The 1800 election was a re-match of the 1796 election. The campaign was bitter and characterized by slander and personal attacks on both sides. Federalists spread rumors that the Democratic-Republicans were radicals who would ruin the country (based on the Democratic-Republican support for the French Revolution). In 1798, George Washington had complained "that you could as soon scrub the blackamoor white, as to change the principles of a professed Democrat; and that he will leave nothing unattempted to overturn the Government of this Country".[6] Meanwhile, the Democratic-Republicans accused Federalists of destroying Democratic-Republican values, not to mention political support from immigrants, with the Alien and Sedition Acts, some of which were later declared unconstitutional after their expiration by the Supreme Court; they also accused Federalists of favoring Britain in order to promote aristocratic, anti-Democratic-Republican values.[7]

Adams was attacked by both the opposition Democratic-Republicans and a group of so-called "High Federalists" aligned with Alexander Hamilton. The Democratic-Republicans felt that the Adams foreign policy was too favorable toward Britain; feared that the new army called up for the Quasi-War would oppress the people; opposed new taxes to pay for war; and attacked the Alien and Sedition Acts as violations of states' rights and the Constitution. "High Federalists" considered Adams too moderate and would have preferred the leadership of Alexander Hamilton instead. Hamilton, in his third sabotage attempt towards Adams,[8] schemed to elect vice-presidential candidate Charles Cotesworth Pinckney to the presidency. One of Hamilton's letters, a scathing criticism of Adams that was fifty-four pages long,[9] became public when it came into the hands of a Democratic-Republican. It embarrassed Adams and damaged Hamilton's efforts on behalf of Pinckney,[3] not to mention speeding Hamilton's own political decline.[9]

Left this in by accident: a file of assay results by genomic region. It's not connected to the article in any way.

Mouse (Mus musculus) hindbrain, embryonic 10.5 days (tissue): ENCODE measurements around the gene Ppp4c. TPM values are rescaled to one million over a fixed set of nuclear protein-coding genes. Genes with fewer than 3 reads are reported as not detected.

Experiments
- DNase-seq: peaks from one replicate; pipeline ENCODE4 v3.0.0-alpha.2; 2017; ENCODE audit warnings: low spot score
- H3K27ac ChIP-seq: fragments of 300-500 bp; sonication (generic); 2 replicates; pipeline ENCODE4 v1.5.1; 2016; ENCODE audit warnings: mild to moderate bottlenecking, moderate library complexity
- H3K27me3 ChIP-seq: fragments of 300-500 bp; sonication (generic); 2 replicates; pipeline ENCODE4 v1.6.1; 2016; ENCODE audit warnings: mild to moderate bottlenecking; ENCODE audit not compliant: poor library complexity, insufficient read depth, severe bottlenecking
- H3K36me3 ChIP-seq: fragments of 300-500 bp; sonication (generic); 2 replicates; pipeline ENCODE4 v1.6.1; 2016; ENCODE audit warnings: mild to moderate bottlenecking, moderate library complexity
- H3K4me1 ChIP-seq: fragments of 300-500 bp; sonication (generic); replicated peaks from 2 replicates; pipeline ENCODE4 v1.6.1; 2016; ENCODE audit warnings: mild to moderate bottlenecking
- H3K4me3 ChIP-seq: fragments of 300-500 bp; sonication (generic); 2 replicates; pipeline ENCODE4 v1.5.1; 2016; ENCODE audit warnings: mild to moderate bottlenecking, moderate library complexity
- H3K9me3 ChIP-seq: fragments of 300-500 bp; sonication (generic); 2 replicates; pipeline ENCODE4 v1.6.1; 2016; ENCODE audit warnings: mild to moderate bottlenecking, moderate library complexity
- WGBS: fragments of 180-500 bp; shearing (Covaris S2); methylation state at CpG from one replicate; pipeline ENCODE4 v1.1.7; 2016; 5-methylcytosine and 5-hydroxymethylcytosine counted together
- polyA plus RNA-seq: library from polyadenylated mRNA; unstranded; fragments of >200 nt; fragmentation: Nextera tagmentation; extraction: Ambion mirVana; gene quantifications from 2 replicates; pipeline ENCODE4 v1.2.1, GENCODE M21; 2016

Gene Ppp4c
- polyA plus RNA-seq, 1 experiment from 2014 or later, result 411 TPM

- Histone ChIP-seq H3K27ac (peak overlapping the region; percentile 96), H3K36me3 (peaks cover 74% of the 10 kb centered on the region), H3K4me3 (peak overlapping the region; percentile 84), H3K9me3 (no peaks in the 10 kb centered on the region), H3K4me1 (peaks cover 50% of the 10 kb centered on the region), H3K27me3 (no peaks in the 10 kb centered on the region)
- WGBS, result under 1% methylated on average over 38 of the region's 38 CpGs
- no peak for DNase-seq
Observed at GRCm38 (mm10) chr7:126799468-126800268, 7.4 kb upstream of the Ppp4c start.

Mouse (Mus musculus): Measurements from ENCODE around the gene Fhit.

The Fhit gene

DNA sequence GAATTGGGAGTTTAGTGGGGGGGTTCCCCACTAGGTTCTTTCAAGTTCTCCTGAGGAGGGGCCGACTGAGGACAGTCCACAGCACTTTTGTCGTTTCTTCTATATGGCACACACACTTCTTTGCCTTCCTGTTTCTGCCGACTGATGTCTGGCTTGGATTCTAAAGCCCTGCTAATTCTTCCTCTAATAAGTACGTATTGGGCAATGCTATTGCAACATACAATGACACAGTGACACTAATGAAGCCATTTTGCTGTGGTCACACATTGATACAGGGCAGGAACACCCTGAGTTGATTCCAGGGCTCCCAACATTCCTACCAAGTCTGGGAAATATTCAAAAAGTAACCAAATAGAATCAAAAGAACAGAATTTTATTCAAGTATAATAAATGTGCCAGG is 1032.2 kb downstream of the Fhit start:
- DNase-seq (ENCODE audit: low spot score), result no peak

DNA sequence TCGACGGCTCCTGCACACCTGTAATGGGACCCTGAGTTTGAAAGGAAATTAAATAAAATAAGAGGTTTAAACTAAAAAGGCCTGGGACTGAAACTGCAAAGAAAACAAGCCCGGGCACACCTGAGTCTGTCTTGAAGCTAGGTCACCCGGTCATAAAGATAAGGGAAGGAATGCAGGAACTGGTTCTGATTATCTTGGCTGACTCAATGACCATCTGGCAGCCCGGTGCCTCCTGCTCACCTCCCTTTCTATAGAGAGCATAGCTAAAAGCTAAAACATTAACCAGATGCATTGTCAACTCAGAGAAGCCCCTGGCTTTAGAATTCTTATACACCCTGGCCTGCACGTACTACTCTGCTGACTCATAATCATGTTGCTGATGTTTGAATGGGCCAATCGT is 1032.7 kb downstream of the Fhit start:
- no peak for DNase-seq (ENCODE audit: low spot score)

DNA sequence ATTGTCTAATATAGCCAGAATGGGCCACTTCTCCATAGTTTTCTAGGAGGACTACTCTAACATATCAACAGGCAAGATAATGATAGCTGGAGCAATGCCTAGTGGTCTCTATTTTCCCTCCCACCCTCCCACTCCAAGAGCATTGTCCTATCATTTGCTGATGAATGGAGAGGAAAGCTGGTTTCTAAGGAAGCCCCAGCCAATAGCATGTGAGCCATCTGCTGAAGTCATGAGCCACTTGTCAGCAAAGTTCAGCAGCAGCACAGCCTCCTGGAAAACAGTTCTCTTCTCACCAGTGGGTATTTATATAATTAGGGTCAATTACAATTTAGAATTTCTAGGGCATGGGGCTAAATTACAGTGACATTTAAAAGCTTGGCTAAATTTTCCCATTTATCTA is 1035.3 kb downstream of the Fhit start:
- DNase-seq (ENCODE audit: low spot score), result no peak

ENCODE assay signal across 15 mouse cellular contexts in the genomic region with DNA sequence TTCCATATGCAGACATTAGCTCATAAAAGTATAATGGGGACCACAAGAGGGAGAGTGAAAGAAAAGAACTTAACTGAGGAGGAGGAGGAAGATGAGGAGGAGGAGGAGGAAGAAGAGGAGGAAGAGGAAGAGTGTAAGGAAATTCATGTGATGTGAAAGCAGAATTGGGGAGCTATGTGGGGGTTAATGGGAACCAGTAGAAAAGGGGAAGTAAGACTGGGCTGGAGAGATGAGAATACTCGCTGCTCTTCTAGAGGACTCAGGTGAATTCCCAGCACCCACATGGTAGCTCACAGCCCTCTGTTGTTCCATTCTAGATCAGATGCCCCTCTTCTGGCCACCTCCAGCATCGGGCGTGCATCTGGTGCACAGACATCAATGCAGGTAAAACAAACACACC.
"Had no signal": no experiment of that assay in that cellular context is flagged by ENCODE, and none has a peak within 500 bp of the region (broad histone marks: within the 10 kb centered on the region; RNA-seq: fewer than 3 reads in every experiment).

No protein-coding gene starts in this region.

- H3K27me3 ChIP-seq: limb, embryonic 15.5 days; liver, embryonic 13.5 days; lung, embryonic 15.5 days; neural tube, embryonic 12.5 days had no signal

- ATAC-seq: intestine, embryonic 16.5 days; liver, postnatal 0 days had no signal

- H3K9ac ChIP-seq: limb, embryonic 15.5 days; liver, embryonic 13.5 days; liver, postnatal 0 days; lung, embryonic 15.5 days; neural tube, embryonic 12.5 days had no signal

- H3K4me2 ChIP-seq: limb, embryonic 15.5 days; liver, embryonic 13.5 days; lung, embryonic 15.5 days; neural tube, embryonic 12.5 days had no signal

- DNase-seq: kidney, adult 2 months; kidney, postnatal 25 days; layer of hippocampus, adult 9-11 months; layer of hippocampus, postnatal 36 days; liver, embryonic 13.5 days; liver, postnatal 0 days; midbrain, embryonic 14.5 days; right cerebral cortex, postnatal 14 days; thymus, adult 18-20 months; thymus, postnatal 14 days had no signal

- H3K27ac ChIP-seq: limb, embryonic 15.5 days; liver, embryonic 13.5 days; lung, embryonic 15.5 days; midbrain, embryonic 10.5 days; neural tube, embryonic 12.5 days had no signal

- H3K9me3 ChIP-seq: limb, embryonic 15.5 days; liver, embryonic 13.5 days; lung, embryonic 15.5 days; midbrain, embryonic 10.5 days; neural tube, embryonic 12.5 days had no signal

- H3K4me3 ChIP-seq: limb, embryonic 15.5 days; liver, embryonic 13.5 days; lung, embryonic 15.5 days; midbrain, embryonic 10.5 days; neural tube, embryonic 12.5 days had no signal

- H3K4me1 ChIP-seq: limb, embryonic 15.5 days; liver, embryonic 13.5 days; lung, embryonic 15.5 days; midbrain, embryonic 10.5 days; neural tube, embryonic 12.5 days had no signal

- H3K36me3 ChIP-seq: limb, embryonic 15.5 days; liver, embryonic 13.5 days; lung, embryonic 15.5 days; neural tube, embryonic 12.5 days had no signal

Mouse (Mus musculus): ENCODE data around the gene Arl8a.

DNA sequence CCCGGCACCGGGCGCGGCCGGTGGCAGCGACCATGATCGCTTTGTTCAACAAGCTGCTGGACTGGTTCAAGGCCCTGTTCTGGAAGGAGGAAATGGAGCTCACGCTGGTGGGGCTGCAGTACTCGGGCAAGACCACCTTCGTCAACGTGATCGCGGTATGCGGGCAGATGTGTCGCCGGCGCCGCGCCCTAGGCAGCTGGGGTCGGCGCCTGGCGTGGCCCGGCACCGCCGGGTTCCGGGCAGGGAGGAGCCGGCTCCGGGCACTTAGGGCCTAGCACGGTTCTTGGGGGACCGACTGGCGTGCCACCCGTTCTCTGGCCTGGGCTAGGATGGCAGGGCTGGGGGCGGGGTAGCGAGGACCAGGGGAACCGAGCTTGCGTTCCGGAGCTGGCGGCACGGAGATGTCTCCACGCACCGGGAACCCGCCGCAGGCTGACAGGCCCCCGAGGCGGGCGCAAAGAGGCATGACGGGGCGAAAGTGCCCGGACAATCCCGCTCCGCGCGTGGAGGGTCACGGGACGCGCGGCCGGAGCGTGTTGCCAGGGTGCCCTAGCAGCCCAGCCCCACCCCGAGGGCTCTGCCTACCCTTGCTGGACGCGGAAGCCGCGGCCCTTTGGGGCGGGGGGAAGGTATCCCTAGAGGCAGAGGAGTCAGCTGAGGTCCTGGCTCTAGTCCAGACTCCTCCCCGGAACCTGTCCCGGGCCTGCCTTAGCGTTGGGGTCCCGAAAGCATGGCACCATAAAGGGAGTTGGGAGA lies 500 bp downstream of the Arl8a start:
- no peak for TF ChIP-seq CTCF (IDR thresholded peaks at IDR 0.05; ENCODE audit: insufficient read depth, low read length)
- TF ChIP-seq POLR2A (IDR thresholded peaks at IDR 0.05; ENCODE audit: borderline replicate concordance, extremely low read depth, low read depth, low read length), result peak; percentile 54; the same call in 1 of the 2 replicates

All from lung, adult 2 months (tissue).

Of course, the US did not invent smear campaigns. Marcus Tullius Cicero's brother published a book about electioneering after his brother's Consular election over Catiline, which was notable for smearing Catiline with killing his brother-in-law for money, trying to assassinate the Consuls a few years earlier, and raping a Vestal Virgin. So it has a long history.